Now Reading

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“I want you to understand exactly what you are getting: you are getting a woman who for some time now has felt radically separated from most of the ideas that seem to interest other people.”

From In the Islands 

Notable Books of 2013

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The New York Times released their list of “100 Notable Books of 2013.” The list reminded me that it was a very good year for books, and that I still need to read these:

The Goldfinch

The Goldfinch by Donna Tartt. I loved The Secret History and can’t wait to read her next book — her first in 11 years! (Also: that cover.)

All That Is by James Salter. Light Years is one of my favorite books. I’ll read anything he writes. (This is another gorgeous cover.)

Life After Life by Kate Atkinson. Atkinson’s literary thrillers never disappoint. If you haven’t read her, start with Case Histories.

And the best title on the NYT’s list goes to A Guide to Being Born by Ramona Asubel.


New Covers for Blume Classics

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Entertainment Weekly shares new covers for my two favorite Judy Blume books. Not a fan! These look like movie posters to me. I wish they retained a retro classic treatment, more like the Penguin Classics. Something about bringing a modern design to stories that are so representative of the era in which they were written feels wrong here.

Below, the original covers and the new.

Am I right? This cover makes me think of Twilight or something.


We must, we must, we must increase our bust . . .

I guess if these designs are bringing new young readers to these amazing books, that’s the important thing.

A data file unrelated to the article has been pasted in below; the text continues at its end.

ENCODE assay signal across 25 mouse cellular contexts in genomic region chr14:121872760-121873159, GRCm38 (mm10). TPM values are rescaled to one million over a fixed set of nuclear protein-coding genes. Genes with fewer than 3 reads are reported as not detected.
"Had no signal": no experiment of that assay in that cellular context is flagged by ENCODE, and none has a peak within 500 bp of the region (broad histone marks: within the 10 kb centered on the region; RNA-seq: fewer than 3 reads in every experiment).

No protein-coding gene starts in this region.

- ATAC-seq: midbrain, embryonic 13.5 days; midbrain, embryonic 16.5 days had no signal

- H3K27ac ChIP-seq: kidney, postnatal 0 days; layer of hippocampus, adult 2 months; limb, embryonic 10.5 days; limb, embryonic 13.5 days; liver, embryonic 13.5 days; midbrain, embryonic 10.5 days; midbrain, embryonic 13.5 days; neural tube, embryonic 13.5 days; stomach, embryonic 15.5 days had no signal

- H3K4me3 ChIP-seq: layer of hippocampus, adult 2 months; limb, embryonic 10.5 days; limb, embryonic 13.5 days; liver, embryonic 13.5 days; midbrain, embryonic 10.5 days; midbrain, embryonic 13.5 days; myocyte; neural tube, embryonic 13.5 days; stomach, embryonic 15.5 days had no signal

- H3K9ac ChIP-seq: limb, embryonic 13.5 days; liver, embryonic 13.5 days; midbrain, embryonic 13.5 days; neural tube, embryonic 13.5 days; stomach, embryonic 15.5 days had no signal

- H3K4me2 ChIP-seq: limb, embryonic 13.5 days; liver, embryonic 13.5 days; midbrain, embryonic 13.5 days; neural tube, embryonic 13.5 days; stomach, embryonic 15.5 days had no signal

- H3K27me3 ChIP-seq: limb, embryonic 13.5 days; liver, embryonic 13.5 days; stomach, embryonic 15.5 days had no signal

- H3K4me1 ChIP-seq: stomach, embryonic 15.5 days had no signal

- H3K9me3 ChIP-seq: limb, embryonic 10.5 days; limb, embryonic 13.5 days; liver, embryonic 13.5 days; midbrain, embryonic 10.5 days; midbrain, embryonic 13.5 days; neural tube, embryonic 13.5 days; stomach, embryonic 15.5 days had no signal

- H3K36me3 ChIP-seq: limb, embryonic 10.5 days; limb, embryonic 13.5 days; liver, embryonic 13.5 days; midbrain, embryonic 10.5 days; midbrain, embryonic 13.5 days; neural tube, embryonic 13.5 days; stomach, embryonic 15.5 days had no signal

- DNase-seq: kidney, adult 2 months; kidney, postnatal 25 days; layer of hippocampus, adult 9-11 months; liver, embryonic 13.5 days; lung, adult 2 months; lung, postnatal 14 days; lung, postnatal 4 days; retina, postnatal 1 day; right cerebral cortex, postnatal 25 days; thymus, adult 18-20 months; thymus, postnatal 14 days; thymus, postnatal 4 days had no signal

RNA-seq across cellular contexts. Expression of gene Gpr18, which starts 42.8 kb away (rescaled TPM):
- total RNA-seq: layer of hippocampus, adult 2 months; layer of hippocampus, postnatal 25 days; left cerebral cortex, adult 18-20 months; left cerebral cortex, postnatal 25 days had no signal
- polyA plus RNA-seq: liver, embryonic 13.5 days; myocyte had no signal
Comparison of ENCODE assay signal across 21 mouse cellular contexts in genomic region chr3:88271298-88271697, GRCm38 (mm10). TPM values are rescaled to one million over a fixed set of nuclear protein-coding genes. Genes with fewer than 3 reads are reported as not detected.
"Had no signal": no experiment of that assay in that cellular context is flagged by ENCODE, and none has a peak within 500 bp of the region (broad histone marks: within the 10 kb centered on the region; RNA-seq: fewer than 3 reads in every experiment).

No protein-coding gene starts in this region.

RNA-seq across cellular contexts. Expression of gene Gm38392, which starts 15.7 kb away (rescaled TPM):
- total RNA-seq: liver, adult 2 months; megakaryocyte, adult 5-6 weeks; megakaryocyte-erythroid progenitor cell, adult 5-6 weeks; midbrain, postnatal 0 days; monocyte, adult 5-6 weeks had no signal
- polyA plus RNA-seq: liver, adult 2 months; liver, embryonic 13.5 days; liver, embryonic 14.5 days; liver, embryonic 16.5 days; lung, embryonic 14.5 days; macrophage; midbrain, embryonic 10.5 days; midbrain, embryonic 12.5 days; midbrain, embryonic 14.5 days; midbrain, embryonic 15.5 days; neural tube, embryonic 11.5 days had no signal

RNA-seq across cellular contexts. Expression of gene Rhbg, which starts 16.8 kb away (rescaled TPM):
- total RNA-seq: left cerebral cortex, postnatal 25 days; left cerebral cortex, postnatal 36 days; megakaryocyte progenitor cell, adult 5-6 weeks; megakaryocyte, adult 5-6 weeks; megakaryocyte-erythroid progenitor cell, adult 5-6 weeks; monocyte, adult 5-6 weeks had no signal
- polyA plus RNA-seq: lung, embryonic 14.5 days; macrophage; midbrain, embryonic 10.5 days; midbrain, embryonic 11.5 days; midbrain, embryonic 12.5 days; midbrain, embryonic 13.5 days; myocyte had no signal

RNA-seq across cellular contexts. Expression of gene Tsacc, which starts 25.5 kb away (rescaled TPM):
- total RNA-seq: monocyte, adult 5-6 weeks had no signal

Here is the edition I remember having:





Elizabeth Gilbert

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For the record, I’m a fan of Elizabeth Gilbert.

I loved Eat, Pray, Love and do not think it is in the realm of chick lit (or “chick nonfic,” as I’ve heard people in publishing say . . . groan).

Gilbert’s next book Committed helped me form a point of view on marriage and commitment when I was in my late 20s and unsure about what those things meant to me. My copy is underlined and dog-eared.

I just read this feature on her in the New York Times and like her even more. Did you know she published her first short story in Esquire? That she was on staff at GQ? That she published three critically-acclaimed literary books before Eat, Pray, Love completely exploded? She’s the real deal.

I look forward to reading her new novel, The Signature of All Things.

The Signature of All Things

Reading Season

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We all talk about summer reading, but fall and winter are really those hunker-down-with-a-book months. I’m happy to say that I’ve been on a good streak. Had a rough patch there at the end of summer when nothing was really holding me. But these books have gotten me out of the slump.

Mumbai New York Scranton

Simple, sparse, moving, sad, pretty, and artful. Paints the picture of a tender young marriage. Enjoyed this one in two sittings. Reading it was like taking a nice deep breath.

(It was also initially recommended to me by my friend Dan, who has great taste.)

Love is a Mix Tape

Another book that paints a realistic yet moving picture of young love and commitment. Also very sad. But full of nineties music and pop culture, which I devoured. A very well-crafted memoir. You will love it if you came of age in the nineties (and if you ever lived in Charlottesville, where the story takes place, and where I went to school).

The Interestings


I’m 2/3 of the way through this one and can’t put it down. I adore the cover. It’s an expansive story following a group of friends from adolescence through adulthood, jumping around and showing how our most important relationships twist and turn – sometimes nearly to the breaking point – over the course of a life.


June 21st

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“Do you always watch for the longest day of the year and then miss it?

I always watch for the longest day of the year and then miss it.”

–Daisy Buchanan, ¬†The Great Gatsby


Happy longest day. Soak it up.

(Thanks, Dad, for sending this quote.)